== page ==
Many folks would like to see us back on the Moon and developing its resources.

Monday, January 28, 2008

Challenger STS 51-L Accident

Time marches on and one day blurs into the next.
Still, one may reflect on the past and then look forward into the future.
- LRK -

We lost the Apollo-1 crew on January 27, 1967 and we lost the Challenger
crew on January 28, 1986, one minute and 13 seconds into the flight.

The Apollo missions went on and took us to the Moon, and now an
International Space Station is almost complete.

Will watch and see what the future brings.
- LRK -

If you are in the USA then make your desires known by voting in the
Presidential Primaries.
- LRK -

Thanks for looking up with me.

Larry Kellogg

Web Site:
RSS link:

Apollo-1 (204)

Pad 34-A (7)
Saturn-1B AS-204
<> (4)
CSM-x ()
Apollo Pad Fire


Virgil "Gus" Ivan Grissom, Lieutenant Colonel, USAF
Edward Higgins White, II, Lieutenant Colonel, USAF
Roger Bruce Chaffee, Lieutenant Commander, USN

Backup Crew

Walter M. "Wally" Schirra, Jr., Captain, USN
Donn F. Eisele, Colonel, USAF
Walter Cunningham, Colonel, USMC (Reserves)

On January 27, 1967, tragedy struck the Apollo program when a flash fire
occurred in command module 012 during a launch pad test of the
Apollo/Saturn space vehicle being prepared for the first piloted flight,
the AS-204 mission. Three astronauts, Lt. Col. Virgil I. Grissom, a
veteran of Mercury and Gemini missions; Lt. Col. Edward H. White, the
astronaut who had performed the first United States extravehicular
activity during the Gemini program; and Roger B. Chaffee, an astronaut
preparing for his first space flight, died in this tragic accident.

# Jan 28 - Express AM-33 Proton M-Briz M Launch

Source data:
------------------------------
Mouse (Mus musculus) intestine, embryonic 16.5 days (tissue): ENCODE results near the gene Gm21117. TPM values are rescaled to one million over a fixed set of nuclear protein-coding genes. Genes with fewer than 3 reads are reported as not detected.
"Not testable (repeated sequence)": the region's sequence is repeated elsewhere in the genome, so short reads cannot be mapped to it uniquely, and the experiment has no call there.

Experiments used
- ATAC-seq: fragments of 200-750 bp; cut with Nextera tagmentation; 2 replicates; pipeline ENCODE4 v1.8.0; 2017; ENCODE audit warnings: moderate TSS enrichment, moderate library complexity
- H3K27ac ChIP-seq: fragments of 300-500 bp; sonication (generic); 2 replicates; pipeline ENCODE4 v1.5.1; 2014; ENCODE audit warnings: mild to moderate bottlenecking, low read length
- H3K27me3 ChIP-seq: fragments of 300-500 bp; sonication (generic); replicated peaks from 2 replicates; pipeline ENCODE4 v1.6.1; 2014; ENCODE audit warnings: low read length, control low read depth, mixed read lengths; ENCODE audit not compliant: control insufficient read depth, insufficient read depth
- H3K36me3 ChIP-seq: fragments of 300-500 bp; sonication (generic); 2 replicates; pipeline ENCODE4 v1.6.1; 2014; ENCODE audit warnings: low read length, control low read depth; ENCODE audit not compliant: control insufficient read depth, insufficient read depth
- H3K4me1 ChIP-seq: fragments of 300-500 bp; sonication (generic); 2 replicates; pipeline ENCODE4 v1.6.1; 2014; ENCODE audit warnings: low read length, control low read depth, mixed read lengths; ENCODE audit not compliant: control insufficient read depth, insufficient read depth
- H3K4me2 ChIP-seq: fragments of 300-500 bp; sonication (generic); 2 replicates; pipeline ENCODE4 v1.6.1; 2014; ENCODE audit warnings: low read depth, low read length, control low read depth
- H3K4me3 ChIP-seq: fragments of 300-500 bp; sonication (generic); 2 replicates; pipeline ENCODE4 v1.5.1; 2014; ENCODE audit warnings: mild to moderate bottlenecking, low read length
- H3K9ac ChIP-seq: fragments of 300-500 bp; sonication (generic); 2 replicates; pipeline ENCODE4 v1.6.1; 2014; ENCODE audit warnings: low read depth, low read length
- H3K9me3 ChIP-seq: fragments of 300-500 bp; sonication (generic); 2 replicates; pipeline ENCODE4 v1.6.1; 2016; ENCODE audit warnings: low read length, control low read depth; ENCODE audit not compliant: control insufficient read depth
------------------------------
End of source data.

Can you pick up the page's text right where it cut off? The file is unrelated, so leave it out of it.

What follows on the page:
# Jan 28 -New[Jan 23] Comet P/2008 A2 (LINEAR) Closest Approach To Earth
(1.129 AU)
# Jan 28 - Asteroid 143 Adria Occults HIP 47779 (6.7 Magnitude Star)
# Jan 28 - Asteroid 17898 Scottsheppard Closest Approach To Earth (1.271 AU)
# Jan 28 - Asteroid 13926 Berners-Lee Closest Approach To Earth (1.781 AU)
# Jan 28 - Lecture: Beyond Our Solar System: In Search of Extrasolar
Planets, New York, New York
# Jan 28 - New[Jan 24] Cosmology Seminar: The Morphology of Clusters of
Galaxies - Prospects for Cosmological Constraints, Stanford, California
# Jan 28-29 - Meeting: Cosmology Meets Condensed Matter, London, United
# Jan 28-Feb 01 - Meeting: Magnetic Fields in the Universe II - from
Laboratory and Stars to the Primordial Universe, Cozumel, Mexico
# Jan 29 - Comet C/2007 S2 (Lemmon) Closest Approach To Earth (4.710 AU)
# Jan 29 - Updated[Jan 23] Asteroid 2007 TU24 Near-Earth Flyby (0.004 AU)
# Jan 29 - Asteroid 79896 Billhaley Closest Approach To Earth (1.383 AU)
# Jan 29-31 - Workshop: Science with the New Hubble Space Telescope
after Servicing Mission 4, Bologna, Italy
# Jan 30 - Theos Dnepr 1 Launch
# Jan 30 - Asteroid 2007 WD5 Near-Mars Flyby
# Jan 30 - Asteroid 2347 Vinata Occults HIP 14893 (5.8 Magnitude Star)
# Jan 30 - 140th Anniversary (1868), Pultusk Meteorite Shower in Poland
# Jan 30-Feb 01 - Annual NuSTAR Meeting, Darmstadt, Germany
# Jan 31 -Hot[Jan 23] 50th Anniversary (1958), Explorer 1 Launch (1st US
# Jan 31 - Asteroid 3329 Golay Occults HIP 45058 (6.0 Magnitude Star)
# Jan 31 - Asteroid 2710 Veverka Closest Approach To Earth (1.223 AU)
# Jan 31- Feb 02 - 14th Annual Space Exploration Educators Conference,
Houston, Texas

Space Weather News for Jan. 28, 2008

ASTEROID FLYBY: Asteroid 2007 TU24 is flying past Earth this week at a distance
of only 334,000 miles (1.4 lunar distances). NASA radars tracking the asteroid
confirm that there is no danger of a collision, but it will be close enough for
amateur astronomers to photograph through mid-sized backyard telescopes. At
closest approach on Jan. 29th, the asteroid will glide through the constellations Andromeda and Cassiopeia glowing like a 10th magnitude star.
Visit for celestial coordinates and a low-resolution
radar image of the approaching rock.

HALO BONUS: A photographer in Finland has captured the long-sought "Kern arc",
a rare sun halo created by triangular ice crystals. Experts are calling it the
"halo photo of the decade" and it is featured on today's edition of




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